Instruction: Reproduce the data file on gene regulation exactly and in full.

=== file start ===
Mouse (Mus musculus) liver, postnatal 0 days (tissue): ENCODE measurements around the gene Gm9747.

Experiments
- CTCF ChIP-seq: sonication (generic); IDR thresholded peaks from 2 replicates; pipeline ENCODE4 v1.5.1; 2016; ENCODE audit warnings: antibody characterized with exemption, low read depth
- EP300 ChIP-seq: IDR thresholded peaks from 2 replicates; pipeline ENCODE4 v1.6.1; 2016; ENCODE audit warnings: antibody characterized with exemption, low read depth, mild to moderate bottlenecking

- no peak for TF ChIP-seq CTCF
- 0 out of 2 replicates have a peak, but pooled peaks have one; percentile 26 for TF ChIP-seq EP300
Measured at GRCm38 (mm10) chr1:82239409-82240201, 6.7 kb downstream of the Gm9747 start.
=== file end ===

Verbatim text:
Mouse (Mus musculus) liver, postnatal 0 days (tissue): ENCODE measurements around the gene Gm9747.

Experiments
- CTCF ChIP-seq: sonication (generic); IDR thresholded peaks from 2 replicates; pipeline ENCODE4 v1.5.1; 2016; ENCODE audit warnings: antibody characterized with exemption, low read depth
- EP300 ChIP-seq: IDR thresholded peaks from 2 replicates; pipeline ENCODE4 v1.6.1; 2016; ENCODE audit warnings: antibody characterized with exemption, low read depth, mild to moderate bottlenecking

- no peak for TF ChIP-seq CTCF
- 0 out of 2 replicates have a peak, but pooled peaks have one; percentile 26 for TF ChIP-seq EP300
Measured at GRCm38 (mm10) chr1:82239409-82240201, 6.7 kb downstream of the Gm9747 start.